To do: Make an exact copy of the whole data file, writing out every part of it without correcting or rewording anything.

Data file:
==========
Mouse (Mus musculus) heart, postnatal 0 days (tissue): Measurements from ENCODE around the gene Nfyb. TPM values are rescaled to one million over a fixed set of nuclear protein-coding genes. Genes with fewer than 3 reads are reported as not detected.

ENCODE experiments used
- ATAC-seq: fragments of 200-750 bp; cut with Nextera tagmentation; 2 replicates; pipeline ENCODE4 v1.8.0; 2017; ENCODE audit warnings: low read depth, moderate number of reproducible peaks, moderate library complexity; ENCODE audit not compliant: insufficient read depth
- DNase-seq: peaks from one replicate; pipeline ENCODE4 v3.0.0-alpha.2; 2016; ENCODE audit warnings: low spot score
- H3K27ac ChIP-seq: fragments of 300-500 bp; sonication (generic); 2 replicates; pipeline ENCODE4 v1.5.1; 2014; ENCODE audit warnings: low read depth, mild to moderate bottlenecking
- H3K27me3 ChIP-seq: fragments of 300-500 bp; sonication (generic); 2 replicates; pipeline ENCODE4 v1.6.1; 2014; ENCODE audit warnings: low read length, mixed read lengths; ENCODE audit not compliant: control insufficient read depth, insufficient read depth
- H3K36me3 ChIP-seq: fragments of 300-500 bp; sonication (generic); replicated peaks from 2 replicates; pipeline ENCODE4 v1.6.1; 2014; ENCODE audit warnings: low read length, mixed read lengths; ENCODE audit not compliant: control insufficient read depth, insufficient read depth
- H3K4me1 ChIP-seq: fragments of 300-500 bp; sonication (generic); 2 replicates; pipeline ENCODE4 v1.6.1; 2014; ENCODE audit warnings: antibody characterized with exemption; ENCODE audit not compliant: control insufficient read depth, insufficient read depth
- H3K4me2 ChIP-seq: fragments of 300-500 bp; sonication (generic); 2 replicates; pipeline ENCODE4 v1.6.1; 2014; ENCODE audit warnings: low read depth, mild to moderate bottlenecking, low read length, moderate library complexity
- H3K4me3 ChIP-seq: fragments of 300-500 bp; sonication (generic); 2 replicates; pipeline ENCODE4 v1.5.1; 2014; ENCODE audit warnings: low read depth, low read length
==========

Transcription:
Mouse (Mus musculus) heart, postnatal 0 days (tissue): Measurements from ENCODE around the gene Nfyb. TPM values are rescaled to one million over a fixed set of nuclear protein-coding genes. Genes with fewer than 3 reads are reported as not detected.

ENCODE experiments used
- ATAC-seq: fragments of 200-750 bp; cut with Nextera tagmentation; 2 replicates; pipeline ENCODE4 v1.8.0; 2017; ENCODE audit warnings: low read depth, moderate number of reproducible peaks, moderate library complexity; ENCODE audit not compliant: insufficient read depth
- DNase-seq: peaks from one replicate; pipeline ENCODE4 v3.0.0-alpha.2; 2016; ENCODE audit warnings: low spot score
- H3K27ac ChIP-seq: fragments of 300-500 bp; sonication (generic); 2 replicates; pipeline ENCODE4 v1.5.1; 2014; ENCODE audit warnings: low read depth, mild to moderate bottlenecking
- H3K27me3 ChIP-seq: fragments of 300-500 bp; sonication (generic); 2 replicates; pipeline ENCODE4 v1.6.1; 2014; ENCODE audit warnings: low read length, mixed read lengths; ENCODE audit not compliant: control insufficient read depth, insufficient read depth
- H3K36me3 ChIP-seq: fragments of 300-500 bp; sonication (generic); replicated peaks from 2 replicates; pipeline ENCODE4 v1.6.1; 2014; ENCODE audit warnings: low read length, mixed read lengths; ENCODE audit not compliant: control insufficient read depth, insufficient read depth
- H3K4me1 ChIP-seq: fragments of 300-500 bp; sonication (generic); 2 replicates; pipeline ENCODE4 v1.6.1; 2014; ENCODE audit warnings: antibody characterized with exemption; ENCODE audit not compliant: control insufficient read depth, insufficient read depth
- H3K4me2 ChIP-seq: fragments of 300-500 bp; sonication (generic); 2 replicates; pipeline ENCODE4 v1.6.1; 2014; ENCODE audit warnings: low read depth, mild to moderate bottlenecking, low read length, moderate library complexity
- H3K4me3 ChIP-seq: fragments of 300-500 bp; sonication (generic); 2 replicates; pipeline ENCODE4 v1.5.1; 2014; ENCODE audit warnings: low read depth, low read length